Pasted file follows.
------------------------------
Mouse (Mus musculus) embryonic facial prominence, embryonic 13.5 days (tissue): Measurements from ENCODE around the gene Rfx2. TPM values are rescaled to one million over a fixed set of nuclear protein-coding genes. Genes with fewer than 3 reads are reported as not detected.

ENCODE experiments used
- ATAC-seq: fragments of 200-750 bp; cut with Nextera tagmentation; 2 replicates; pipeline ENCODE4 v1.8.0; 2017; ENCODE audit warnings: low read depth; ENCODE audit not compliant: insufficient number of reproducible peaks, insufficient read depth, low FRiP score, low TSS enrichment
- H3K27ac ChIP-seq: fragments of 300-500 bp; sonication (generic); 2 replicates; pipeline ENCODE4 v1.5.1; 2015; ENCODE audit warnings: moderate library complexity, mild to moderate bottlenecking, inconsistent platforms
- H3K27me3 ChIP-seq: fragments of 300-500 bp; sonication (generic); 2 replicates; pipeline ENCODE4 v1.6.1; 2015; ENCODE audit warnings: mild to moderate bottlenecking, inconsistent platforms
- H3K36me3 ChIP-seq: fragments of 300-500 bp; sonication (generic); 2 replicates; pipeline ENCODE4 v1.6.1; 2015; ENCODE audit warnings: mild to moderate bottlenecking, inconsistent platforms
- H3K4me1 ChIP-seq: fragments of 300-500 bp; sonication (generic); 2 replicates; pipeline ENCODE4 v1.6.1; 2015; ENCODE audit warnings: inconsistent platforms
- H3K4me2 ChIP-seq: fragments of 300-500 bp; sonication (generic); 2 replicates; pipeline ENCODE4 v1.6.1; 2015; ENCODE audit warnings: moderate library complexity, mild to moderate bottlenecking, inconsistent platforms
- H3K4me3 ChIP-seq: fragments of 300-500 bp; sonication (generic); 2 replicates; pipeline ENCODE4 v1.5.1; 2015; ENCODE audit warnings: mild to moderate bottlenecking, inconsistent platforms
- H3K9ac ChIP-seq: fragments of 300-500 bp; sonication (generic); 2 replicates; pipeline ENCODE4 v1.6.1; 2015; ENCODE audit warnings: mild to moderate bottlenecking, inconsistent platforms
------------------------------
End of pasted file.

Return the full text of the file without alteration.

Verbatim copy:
Mouse (Mus musculus) embryonic facial prominence, embryonic 13.5 days (tissue): Measurements from ENCODE around the gene Rfx2. TPM values are rescaled to one million over a fixed set of nuclear protein-coding genes. Genes with fewer than 3 reads are reported as not detected.

ENCODE experiments used
- ATAC-seq: fragments of 200-750 bp; cut with Nextera tagmentation; 2 replicates; pipeline ENCODE4 v1.8.0; 2017; ENCODE audit warnings: low read depth; ENCODE audit not compliant: insufficient number of reproducible peaks, insufficient read depth, low FRiP score, low TSS enrichment
- H3K27ac ChIP-seq: fragments of 300-500 bp; sonication (generic); 2 replicates; pipeline ENCODE4 v1.5.1; 2015; ENCODE audit warnings: moderate library complexity, mild to moderate bottlenecking, inconsistent platforms
- H3K27me3 ChIP-seq: fragments of 300-500 bp; sonication (generic); 2 replicates; pipeline ENCODE4 v1.6.1; 2015; ENCODE audit warnings: mild to moderate bottlenecking, inconsistent platforms
- H3K36me3 ChIP-seq: fragments of 300-500 bp; sonication (generic); 2 replicates; pipeline ENCODE4 v1.6.1; 2015; ENCODE audit warnings: mild to moderate bottlenecking, inconsistent platforms
- H3K4me1 ChIP-seq: fragments of 300-500 bp; sonication (generic); 2 replicates; pipeline ENCODE4 v1.6.1; 2015; ENCODE audit warnings: inconsistent platforms
- H3K4me2 ChIP-seq: fragments of 300-500 bp; sonication (generic); 2 replicates; pipeline ENCODE4 v1.6.1; 2015; ENCODE audit warnings: moderate library complexity, mild to moderate bottlenecking, inconsistent platforms
- H3K4me3 ChIP-seq: fragments of 300-500 bp; sonication (generic); 2 replicates; pipeline ENCODE4 v1.5.1; 2015; ENCODE audit warnings: mild to moderate bottlenecking, inconsistent platforms
- H3K9ac ChIP-seq: fragments of 300-500 bp; sonication (generic); 2 replicates; pipeline ENCODE4 v1.6.1; 2015; ENCODE audit warnings: mild to moderate bottlenecking, inconsistent platforms